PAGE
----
US Sen. Bob Bennett ousted at Utah GOP convention
Brock Vergakis, Associated Press Writer – 1 min ago
SALT LAKE CITY – Republican Sen. Bob Bennett was thrown out of office Saturday by delegates at the Utah GOP convention in what represents a stunning defeat for a once-popular three-term incumbent who fell victim to a growing conservative movement nationwide.
Bennett's failure to make it into Utah's GOP primary — let alone win his party's nomination — makes him the first congressional incumbent to be ousted this year and demonstrates the difficult challenges candidates are facing from the right in 2010.
"The political atmosphere obviously has been toxic and it's very clear that some of the votes that I have cast have added to the toxic environment," an emotional Bennett told reporters, choking back tears.
"Looking back on them, with one or two very minor exceptions, I wouldn't have cast any of them any differently even if I had known at the time they were going to cost me my career."
Bennett survived a first round of voting Saturday among roughly 3,500 delegates but was a distant third in the second round. He garnered just under 27 percent of the vote. Businessman Tim Bridgewater had 37 percent and attorney Mike Lee got 35 percent.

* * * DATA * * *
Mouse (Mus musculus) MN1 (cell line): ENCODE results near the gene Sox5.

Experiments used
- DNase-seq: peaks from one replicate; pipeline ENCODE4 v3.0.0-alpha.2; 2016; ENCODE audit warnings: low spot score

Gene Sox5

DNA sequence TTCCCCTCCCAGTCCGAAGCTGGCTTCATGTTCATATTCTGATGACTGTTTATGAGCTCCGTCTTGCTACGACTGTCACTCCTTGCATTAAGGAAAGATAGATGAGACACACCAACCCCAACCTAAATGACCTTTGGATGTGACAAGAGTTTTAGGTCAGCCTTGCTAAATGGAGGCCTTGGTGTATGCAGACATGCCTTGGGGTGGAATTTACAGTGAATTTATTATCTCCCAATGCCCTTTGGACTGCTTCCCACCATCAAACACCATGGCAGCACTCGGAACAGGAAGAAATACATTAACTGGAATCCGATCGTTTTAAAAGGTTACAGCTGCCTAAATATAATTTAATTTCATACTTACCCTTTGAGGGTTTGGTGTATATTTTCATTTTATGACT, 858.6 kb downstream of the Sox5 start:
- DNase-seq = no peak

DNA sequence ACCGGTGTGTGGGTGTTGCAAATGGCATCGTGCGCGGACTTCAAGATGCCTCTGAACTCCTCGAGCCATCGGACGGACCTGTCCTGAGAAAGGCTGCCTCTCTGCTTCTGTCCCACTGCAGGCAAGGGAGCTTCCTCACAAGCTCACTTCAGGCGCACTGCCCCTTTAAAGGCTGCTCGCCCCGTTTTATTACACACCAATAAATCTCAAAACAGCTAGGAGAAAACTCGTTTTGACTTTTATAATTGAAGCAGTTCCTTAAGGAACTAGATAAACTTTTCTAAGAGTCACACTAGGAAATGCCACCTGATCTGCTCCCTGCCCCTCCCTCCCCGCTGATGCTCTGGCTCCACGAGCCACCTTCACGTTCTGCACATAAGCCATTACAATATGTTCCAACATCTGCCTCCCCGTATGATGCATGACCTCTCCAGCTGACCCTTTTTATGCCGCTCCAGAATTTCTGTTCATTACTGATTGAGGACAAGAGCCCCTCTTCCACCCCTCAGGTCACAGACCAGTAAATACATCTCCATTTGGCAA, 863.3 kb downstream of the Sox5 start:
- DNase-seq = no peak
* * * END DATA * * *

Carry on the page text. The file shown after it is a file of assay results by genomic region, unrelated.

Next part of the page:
"Don't take a chance on a newcomer," Bennett had pleaded in his brief speech to the delegates before the second round of voting began. "There's too much at stake."
Bennett's endorsements by the National Rifle Association and former presidential candidate Mitt Romney did little to stave off anger toward the Washington establishment from delegates.
"The bailout bothers me. That in and of itself is unforgivable in my opinion," said delegate Scott White, a 58-year-old general contractor from Taylorsville.
Bennett, 76, initially faced seven Republican opponents who said he wasn't conservative enough for ultraconservative Utah.
Bennett has been under fire for the past year for voting for a Wall Street bailout, co-sponsoring a bipartisan bill mandating health insurance coverage and for aggressively pursuing earmarks for his state.
Lee and Bridgewater pledged to be more fiscally conservative than Bennett, who was targeted for defeat by the Washington-based anti-tax group Club for Growth.
If neither Lee or Bridgewater gets 60 percent of delegate votes in a third round Saturday, they will face off in a June 22 primary.
Following Bennett's defeat, Lee was endorsed in a video by S.C. Sen. Jim Demint.